Gifford was an important Hudson River School luminist. One of the few artists of the 19th century to attend college, Gifford studied from 1842 to 1844 at Brown University. In 1845, he left Providence, RI, for New York City to pursue a career in art. He studied in New York City under John Rubens Smith. A sketching trip to the Catskills and the Berkshires in the following year focused Gifford’s interest on landscape painting. He became an associate member of the National Academy of Design in 1850 and a full member in 1854, contributing regularly to their exhibitions. Gifford was in the White Mountains with Samuel Colman, Benjamin Champney, and Richard W. Hubbard as early as 1853, and again following his service in the Civil War, in 1865 and 1866. He made several trips to Europe, one from 1855 to 1857, another in 1859, and again from 1868 to 1870. A growing interest in western scenery led to his exploration of the Rocky Mountains in 1870 with fellow artists Worthington Whitteridge and John F. Kensett and prompted Gifford to make a second trip west in 1874 where he sketched along the coast from California to Alaska.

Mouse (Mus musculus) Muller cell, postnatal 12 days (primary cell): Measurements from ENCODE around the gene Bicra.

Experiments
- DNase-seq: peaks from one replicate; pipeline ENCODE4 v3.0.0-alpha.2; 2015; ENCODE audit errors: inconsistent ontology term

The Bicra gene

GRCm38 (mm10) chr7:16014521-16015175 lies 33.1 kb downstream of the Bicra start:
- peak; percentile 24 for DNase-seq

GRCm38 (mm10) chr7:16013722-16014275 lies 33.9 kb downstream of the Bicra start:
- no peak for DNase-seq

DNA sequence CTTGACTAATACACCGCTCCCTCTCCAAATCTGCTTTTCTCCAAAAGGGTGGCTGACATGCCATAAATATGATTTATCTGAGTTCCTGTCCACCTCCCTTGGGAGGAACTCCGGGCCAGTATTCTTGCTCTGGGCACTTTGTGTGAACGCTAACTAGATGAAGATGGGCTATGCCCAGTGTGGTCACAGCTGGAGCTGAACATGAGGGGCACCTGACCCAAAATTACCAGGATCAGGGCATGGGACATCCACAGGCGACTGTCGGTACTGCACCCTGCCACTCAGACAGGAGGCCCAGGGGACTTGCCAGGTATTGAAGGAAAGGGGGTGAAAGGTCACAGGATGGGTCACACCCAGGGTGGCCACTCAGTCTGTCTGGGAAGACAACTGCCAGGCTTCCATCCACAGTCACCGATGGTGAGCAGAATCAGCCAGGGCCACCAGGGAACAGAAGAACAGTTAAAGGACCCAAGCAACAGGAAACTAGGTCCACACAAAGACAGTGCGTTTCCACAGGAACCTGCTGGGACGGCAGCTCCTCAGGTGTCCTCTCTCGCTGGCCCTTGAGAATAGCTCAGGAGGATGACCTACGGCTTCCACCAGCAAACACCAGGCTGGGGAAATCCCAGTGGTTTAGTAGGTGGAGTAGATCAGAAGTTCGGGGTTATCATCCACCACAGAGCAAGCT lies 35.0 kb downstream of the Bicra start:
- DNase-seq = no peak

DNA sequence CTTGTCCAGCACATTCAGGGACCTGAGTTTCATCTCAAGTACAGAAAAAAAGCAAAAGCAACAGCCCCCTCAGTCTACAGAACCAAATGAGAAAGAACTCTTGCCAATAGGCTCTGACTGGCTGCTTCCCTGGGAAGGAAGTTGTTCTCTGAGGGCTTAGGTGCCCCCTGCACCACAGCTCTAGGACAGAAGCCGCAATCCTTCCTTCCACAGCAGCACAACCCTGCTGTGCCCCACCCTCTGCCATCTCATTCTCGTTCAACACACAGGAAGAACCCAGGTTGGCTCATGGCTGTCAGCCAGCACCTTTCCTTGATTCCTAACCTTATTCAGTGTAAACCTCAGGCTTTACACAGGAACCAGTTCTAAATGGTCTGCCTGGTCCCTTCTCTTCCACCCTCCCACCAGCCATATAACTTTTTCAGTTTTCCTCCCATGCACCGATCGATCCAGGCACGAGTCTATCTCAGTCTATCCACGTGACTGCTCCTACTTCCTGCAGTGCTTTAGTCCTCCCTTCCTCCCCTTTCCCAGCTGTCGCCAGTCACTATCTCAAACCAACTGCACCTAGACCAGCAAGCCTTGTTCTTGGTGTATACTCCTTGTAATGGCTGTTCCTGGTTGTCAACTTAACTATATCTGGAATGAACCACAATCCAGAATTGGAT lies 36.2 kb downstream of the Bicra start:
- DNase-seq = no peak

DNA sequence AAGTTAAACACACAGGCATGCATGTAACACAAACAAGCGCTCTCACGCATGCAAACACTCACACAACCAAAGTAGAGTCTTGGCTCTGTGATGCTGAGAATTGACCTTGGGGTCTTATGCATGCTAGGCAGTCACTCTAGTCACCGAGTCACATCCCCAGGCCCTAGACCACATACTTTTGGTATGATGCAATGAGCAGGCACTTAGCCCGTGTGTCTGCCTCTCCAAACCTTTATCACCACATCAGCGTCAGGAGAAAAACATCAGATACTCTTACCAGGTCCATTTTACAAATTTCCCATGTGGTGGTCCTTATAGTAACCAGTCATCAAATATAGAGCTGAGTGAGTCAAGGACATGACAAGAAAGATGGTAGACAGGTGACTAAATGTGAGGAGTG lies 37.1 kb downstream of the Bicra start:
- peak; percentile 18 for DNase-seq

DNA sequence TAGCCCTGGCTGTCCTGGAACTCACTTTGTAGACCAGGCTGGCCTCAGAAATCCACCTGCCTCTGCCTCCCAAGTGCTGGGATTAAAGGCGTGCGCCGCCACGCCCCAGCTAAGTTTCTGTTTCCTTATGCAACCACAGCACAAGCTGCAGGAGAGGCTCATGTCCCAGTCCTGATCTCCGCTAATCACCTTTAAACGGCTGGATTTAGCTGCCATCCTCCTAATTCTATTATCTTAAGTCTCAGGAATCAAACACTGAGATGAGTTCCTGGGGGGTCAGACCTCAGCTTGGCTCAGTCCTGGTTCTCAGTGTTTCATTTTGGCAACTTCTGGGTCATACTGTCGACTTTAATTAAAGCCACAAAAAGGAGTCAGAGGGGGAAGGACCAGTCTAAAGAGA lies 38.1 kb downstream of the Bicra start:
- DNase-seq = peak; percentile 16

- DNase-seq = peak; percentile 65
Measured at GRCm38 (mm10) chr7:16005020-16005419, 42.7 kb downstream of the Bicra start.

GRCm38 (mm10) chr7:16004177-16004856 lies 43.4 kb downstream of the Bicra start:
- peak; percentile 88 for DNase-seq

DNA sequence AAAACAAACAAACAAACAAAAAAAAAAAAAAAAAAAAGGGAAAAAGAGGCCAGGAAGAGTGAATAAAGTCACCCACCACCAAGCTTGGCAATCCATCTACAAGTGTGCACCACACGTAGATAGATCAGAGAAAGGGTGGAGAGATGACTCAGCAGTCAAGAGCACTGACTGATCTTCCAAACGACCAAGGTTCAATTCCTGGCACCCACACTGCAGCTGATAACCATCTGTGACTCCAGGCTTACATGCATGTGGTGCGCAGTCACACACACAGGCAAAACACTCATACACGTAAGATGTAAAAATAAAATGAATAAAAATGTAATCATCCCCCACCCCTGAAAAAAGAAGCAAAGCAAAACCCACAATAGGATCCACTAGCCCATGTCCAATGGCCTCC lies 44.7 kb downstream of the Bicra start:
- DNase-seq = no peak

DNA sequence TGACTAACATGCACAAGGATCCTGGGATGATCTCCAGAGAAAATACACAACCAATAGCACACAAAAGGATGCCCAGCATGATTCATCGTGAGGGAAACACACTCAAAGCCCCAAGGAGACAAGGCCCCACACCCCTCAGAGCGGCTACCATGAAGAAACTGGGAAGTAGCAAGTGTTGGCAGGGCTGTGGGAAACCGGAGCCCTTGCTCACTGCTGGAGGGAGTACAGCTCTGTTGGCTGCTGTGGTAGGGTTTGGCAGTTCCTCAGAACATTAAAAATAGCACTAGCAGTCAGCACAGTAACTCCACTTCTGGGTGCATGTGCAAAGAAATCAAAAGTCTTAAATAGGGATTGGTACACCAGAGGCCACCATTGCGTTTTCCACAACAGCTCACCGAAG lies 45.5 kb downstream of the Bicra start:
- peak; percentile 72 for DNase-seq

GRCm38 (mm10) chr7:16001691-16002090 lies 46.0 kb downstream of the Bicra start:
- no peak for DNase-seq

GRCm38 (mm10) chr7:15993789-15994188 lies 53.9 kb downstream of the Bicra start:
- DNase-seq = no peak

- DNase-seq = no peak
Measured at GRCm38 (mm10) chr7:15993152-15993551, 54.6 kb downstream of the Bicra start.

He exhibited frequently at the Brooklyn Art Association and kept a studio at the 10th Street Building in New York City from 1858 until his death. He also exhibited at the American Art Union.
He was elected to the Century Association in 1859. He was also a member of the Union League Club.
Gifford’s works have been preserved at the National Gallery, the Corcoran Gallery of Art, the New York Historical Society, the Metropolitan Museum of Art, the Art Institute of Chicago, and the Amon Carter Museum.
Gifford is buried in the Gifford family plot in Hudson, New York.